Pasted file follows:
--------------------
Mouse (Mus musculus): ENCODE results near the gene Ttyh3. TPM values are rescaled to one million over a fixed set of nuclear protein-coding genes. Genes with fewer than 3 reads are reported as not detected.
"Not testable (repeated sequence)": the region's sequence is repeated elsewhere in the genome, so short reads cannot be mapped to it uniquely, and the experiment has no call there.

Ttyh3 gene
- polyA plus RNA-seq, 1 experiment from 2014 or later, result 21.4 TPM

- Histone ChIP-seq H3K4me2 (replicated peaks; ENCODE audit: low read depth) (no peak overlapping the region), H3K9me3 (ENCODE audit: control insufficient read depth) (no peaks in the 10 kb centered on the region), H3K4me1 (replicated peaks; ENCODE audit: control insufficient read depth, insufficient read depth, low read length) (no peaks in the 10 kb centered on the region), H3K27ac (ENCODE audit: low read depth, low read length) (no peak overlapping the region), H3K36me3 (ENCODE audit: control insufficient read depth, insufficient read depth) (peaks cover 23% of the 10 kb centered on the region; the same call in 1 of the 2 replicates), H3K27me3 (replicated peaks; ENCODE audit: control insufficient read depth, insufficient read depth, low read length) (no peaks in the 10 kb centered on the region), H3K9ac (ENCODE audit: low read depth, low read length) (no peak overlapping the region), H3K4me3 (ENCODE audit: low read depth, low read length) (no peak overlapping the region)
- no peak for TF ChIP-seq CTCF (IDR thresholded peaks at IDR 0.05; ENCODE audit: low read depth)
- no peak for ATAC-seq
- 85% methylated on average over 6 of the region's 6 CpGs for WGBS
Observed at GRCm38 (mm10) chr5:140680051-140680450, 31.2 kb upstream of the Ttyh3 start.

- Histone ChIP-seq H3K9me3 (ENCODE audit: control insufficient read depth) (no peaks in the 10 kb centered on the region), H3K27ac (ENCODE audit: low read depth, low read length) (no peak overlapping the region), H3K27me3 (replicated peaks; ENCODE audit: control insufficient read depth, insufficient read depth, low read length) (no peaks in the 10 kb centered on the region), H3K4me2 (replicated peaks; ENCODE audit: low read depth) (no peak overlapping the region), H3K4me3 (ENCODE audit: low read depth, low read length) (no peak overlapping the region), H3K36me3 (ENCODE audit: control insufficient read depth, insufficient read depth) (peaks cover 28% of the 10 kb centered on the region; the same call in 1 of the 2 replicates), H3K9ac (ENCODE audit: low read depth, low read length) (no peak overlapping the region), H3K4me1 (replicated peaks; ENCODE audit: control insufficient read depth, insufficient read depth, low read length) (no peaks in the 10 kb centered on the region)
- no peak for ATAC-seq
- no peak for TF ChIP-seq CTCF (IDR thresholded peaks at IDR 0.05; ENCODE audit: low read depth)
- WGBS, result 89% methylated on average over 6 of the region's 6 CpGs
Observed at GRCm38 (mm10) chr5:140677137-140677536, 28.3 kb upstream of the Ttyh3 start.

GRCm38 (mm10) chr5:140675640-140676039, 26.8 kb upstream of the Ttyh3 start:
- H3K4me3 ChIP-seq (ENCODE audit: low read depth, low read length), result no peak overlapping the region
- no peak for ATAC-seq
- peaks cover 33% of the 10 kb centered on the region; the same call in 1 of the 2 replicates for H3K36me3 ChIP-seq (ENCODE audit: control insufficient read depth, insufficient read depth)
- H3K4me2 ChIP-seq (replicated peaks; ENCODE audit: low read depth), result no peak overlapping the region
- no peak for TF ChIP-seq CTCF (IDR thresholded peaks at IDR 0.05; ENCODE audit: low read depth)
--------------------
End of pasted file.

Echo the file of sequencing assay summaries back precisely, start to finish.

Mouse (Mus musculus): ENCODE results near the gene Ttyh3. TPM values are rescaled to one million over a fixed set of nuclear protein-coding genes. Genes with fewer than 3 reads are reported as not detected.
"Not testable (repeated sequence)": the region's sequence is repeated elsewhere in the genome, so short reads cannot be mapped to it uniquely, and the experiment has no call there.

Ttyh3 gene
- polyA plus RNA-seq, 1 experiment from 2014 or later, result 21.4 TPM

- Histone ChIP-seq H3K4me2 (replicated peaks; ENCODE audit: low read depth) (no peak overlapping the region), H3K9me3 (ENCODE audit: control insufficient read depth) (no peaks in the 10 kb centered on the region), H3K4me1 (replicated peaks; ENCODE audit: control insufficient read depth, insufficient read depth, low read length) (no peaks in the 10 kb centered on the region), H3K27ac (ENCODE audit: low read depth, low read length) (no peak overlapping the region), H3K36me3 (ENCODE audit: control insufficient read depth, insufficient read depth) (peaks cover 23% of the 10 kb centered on the region; the same call in 1 of the 2 replicates), H3K27me3 (replicated peaks; ENCODE audit: control insufficient read depth, insufficient read depth, low read length) (no peaks in the 10 kb centered on the region), H3K9ac (ENCODE audit: low read depth, low read length) (no peak overlapping the region), H3K4me3 (ENCODE audit: low read depth, low read length) (no peak overlapping the region)
- no peak for TF ChIP-seq CTCF (IDR thresholded peaks at IDR 0.05; ENCODE audit: low read depth)
- no peak for ATAC-seq
- 85% methylated on average over 6 of the region's 6 CpGs for WGBS
Observed at GRCm38 (mm10) chr5:140680051-140680450, 31.2 kb upstream of the Ttyh3 start.

- Histone ChIP-seq H3K9me3 (ENCODE audit: control insufficient read depth) (no peaks in the 10 kb centered on the region), H3K27ac (ENCODE audit: low read depth, low read length) (no peak overlapping the region), H3K27me3 (replicated peaks; ENCODE audit: control insufficient read depth, insufficient read depth, low read length) (no peaks in the 10 kb centered on the region), H3K4me2 (replicated peaks; ENCODE audit: low read depth) (no peak overlapping the region), H3K4me3 (ENCODE audit: low read depth, low read length) (no peak overlapping the region), H3K36me3 (ENCODE audit: control insufficient read depth, insufficient read depth) (peaks cover 28% of the 10 kb centered on the region; the same call in 1 of the 2 replicates), H3K9ac (ENCODE audit: low read depth, low read length) (no peak overlapping the region), H3K4me1 (replicated peaks; ENCODE audit: control insufficient read depth, insufficient read depth, low read length) (no peaks in the 10 kb centered on the region)
- no peak for ATAC-seq
- no peak for TF ChIP-seq CTCF (IDR thresholded peaks at IDR 0.05; ENCODE audit: low read depth)
- WGBS, result 89% methylated on average over 6 of the region's 6 CpGs
Observed at GRCm38 (mm10) chr5:140677137-140677536, 28.3 kb upstream of the Ttyh3 start.

GRCm38 (mm10) chr5:140675640-140676039, 26.8 kb upstream of the Ttyh3 start:
- H3K4me3 ChIP-seq (ENCODE audit: low read depth, low read length), result no peak overlapping the region
- no peak for ATAC-seq
- peaks cover 33% of the 10 kb centered on the region; the same call in 1 of the 2 replicates for H3K36me3 ChIP-seq (ENCODE audit: control insufficient read depth, insufficient read depth)
- H3K4me2 ChIP-seq (replicated peaks; ENCODE audit: low read depth), result no peak overlapping the region
- no peak for TF ChIP-seq CTCF (IDR thresholded peaks at IDR 0.05; ENCODE audit: low read depth)